The published data for different fuels and load points^{52} are compared with the modeling results in Fig. 5, and the values for gasoline, ethanol and nbutanol are reported with respect to indicated mean effective pressure (imep). For this comparison the engine geometry was changed according to the reported values. The efficiencies of gasoline and nbutanol are overestimated, while the one of ethanol is underestimated. For ethanol at an imep of 3 bar the difference between the model (30.08%) and experiment (30.2%) diminished. The ignition for nbutanol and gasoline had to be delayed in the experiments for an imep of 12 bar, 21 bar, and 9.4 bar, whereas the delay for the last one is only minor. The model showed knocking for gasoline at an imep above 11 bar. We compare the simulation results of other fuels with experimental studies performed under similar conditions. Our simulation trends are in good accordance with the experimental results of ethanol, MF and gasoline.^{6,43} Discrepancies are, however, observed for DMF, for which our simulation yields an efficiency similar to ethanol and significantly higher than both MF and gasoline. The experimental results indicate a similar efficiency for DMF and gasoline. This can be attributed to the fact that in the simulation the optimum compression ratio for each fuel is achieved, while during the experiments the compression ratio is defined by the geometry of the engine. Experimental studies show significantly increased efficiencies at full load for nbutanol when compared to gasoline,^{24,53,54} which is in good accordance with the findings of the simulations.

 Fig. 5 Comparison of the model predictions with published data^{52} for different fuels and load points. Frames: the modelling results, filled shapes: published data: gray gasoline, red ethanol, blue nbutanol.  
5.3 Loss analysis
In Fig. 6 an overview on the energy distribution for each fuel is shown. It can be seen that the output power (P_{out}), the wall heat losses (_{wall}) and the enthalpy of the exhaust gas (Ḣ_{ex}) account for about 95% of the total energy input. In general, the wall heat losses as well as the power output increase with the compression ratio, while the enthalpy of the exhaust decreases. The peak pressure is a direct function of the compression ratio, and the pressure governs the wall heat losses. The decrease in exhaust enthalpy can be explained by the increased expansion in high compression ratio engines. Only methanol behaves differently. As many of the properties of methanol are extreme when compared to the other fuels, a detailed assessment is beyond the scope of this study. The major difference between nbutanol, ethanol and DMF is reflected in the friction losses which are 29% higher for ethanol and 8% lower for DMF than for nbutanol. The other shares vary less than 2% (again compared to nbutanol). Overall, this leads to a power output fraction of 33.3% for nbutanol, followed by ethanol (32.9%) and DMF (32.7%).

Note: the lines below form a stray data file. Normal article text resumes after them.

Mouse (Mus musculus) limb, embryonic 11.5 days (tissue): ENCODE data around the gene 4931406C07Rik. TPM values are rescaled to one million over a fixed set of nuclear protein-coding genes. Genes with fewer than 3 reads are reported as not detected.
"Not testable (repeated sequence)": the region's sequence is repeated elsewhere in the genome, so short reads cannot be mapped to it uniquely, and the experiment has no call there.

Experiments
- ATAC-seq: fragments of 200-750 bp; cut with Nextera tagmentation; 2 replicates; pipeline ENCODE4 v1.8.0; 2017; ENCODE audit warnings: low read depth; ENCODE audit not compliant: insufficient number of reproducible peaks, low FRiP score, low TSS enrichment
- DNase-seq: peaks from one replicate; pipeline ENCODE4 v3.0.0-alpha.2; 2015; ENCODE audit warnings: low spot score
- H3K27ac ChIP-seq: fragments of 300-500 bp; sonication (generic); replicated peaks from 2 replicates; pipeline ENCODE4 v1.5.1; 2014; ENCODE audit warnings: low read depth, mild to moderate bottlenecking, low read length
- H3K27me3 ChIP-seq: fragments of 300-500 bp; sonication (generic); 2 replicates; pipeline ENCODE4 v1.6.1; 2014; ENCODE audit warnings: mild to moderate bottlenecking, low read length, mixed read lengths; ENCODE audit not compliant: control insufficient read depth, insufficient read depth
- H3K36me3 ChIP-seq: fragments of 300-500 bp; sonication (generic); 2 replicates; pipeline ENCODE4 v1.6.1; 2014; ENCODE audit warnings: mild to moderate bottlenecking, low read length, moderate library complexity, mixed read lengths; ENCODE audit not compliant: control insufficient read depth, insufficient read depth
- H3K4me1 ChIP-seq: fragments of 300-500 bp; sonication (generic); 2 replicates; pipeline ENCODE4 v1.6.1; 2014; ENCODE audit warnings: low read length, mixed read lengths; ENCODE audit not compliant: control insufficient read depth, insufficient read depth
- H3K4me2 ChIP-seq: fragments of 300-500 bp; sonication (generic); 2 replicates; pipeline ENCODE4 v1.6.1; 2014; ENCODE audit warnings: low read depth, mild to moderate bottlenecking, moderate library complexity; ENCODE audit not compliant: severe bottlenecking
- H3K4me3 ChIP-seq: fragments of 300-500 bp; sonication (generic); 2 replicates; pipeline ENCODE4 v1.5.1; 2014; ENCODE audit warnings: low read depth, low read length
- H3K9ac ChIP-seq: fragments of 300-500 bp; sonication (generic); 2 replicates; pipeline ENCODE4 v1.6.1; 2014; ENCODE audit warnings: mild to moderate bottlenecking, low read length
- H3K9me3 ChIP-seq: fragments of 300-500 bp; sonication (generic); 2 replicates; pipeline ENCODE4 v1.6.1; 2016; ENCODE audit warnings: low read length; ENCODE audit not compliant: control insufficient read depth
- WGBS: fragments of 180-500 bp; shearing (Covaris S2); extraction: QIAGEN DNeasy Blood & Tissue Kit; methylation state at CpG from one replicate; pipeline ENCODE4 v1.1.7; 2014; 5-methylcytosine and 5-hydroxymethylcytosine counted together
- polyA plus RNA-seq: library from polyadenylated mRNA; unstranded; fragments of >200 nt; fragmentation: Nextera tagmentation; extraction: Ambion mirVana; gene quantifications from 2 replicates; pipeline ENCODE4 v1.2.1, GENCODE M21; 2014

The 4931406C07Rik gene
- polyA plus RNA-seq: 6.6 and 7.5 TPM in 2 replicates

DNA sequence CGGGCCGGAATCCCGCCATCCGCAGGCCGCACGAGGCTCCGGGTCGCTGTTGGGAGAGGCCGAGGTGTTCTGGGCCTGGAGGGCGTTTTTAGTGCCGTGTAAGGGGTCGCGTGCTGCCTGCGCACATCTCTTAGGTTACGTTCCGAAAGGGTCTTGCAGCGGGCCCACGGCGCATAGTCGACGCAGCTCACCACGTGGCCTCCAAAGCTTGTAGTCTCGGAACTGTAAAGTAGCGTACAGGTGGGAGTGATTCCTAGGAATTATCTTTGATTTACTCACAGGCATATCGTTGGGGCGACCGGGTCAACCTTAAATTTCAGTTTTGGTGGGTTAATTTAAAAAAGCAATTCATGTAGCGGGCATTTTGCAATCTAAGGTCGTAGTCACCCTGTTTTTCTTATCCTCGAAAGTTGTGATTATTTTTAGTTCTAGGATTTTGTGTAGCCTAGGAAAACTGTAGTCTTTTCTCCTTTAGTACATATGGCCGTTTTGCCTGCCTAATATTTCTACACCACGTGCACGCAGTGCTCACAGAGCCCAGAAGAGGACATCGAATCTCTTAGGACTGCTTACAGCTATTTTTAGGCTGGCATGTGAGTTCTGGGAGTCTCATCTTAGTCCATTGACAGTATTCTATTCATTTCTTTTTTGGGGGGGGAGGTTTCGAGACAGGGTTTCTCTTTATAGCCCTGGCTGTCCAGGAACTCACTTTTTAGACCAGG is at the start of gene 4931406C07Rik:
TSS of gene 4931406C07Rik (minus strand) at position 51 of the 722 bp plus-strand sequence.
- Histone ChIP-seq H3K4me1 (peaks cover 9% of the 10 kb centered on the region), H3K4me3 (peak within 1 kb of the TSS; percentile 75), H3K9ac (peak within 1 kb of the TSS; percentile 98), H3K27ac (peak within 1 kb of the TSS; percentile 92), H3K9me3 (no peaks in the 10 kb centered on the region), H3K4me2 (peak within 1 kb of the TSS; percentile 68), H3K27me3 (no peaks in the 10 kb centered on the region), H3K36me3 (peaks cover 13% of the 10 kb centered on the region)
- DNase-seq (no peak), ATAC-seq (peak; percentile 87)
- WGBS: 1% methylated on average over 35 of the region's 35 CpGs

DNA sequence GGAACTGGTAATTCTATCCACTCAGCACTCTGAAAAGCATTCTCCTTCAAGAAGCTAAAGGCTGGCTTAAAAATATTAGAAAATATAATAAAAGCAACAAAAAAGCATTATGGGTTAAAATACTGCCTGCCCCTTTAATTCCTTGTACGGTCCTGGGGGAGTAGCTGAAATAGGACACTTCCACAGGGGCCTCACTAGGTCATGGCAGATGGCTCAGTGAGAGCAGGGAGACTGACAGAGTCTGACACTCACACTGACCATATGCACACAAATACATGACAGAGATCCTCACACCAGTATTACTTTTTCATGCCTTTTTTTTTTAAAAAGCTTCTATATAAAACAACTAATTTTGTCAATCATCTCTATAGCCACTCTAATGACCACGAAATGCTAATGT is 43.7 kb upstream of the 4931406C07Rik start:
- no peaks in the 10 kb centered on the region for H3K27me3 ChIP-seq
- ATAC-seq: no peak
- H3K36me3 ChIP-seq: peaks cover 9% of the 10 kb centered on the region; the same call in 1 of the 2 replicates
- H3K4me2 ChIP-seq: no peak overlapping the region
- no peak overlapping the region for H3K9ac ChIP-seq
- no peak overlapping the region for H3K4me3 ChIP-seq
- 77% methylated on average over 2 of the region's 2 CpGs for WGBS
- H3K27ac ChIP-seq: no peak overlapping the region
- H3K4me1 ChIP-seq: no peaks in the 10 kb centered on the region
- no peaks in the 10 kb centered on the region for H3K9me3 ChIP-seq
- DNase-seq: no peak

Fig. 6 Distribution of the total energy input at full load. P_{p,f} is the power supplied to the fuel pump, P_{out} the net power output of the engine, P_{fric} the friction losses within the engine, _{wall} the wall heat losses, _{ac} the heat transferred by the aftercooler, and Ḣ_{ex} the enthalpy of the exhaust stream.  
5.4 Sensitivity analysis
The obtained S_{i} for η_{FL} and P_{FL} show a strong correlation that can be traced back to eqn (17). The SA results can therefore be plotted as S_{i} for e_{CO2,FL}versus S_{i} for η_{FL} and P_{FL} as depicted in Fig. 7. Herein, the dotted lines represent the threshold below which the factors can be assumed as noninfluential.^{55} Three input factor groups (i–iii, marked by gray shaded areas) with comparable impact on the model outputs can be discerned. Highly influential factors in the group include (i) the fuel composition (x, y, z, v) and the vapor heat capacity c_{p,g}. The importance of the former is related to the effect on the airtofuel ratio (AFR) and on the LHV, which defines the amount of fuel within the cylinder and the burnt gas composition. The least influential factors are grouped in (iii) and include parameters that only affect the fuel droplet evaporation rate. Within the varied parameter range, this rate is typically high enough to ensure complete evaporation before reaching the TDC. Both parameters might therefore be fixed without changing the variance of the three model outputs. The input factors of intermediate importance are grouped in (ii), including h_{vap}, RON, ν, p_{vap} and ρ.

 Fig. 7 Plot of sensitivity index S_{i} for model output e_{CO2,FL}versus S_{i} for η_{FL} and P_{FL} (circles represent the mean values while lines represent the respective span). Three grayshaded areas (i–iii) mark input factor groups of similar importance. The dotted line indicates a threshold below which factors can be considered noninfluential.^{55}  
5.5 Single load points
In Table 4 the main results of the fuels are depicted. The compounds nbutanol, ethanol, and DMF show the highest efficiencies and power outputs. Their power output is very similar, while the efficiency of nbutanol at full load is slightly higher. The compression ratio for ethanol stands out as it is significantly higher than the values for all other fuels. It is in the range of a diesel engine rather than that of an SI engine. First tests to exploit this potential have already been conducted by converting a diesel engine to perform SI operation.^{56}
Table 4 Overview on the performance of each fuel. η_{FL} efficiency at full load, η_{PL} efficiency at 2000 rpm and P_{out} = 6.6 kW, P_{FL} power output at full load, e_{CO2} specific CO_{2} emissions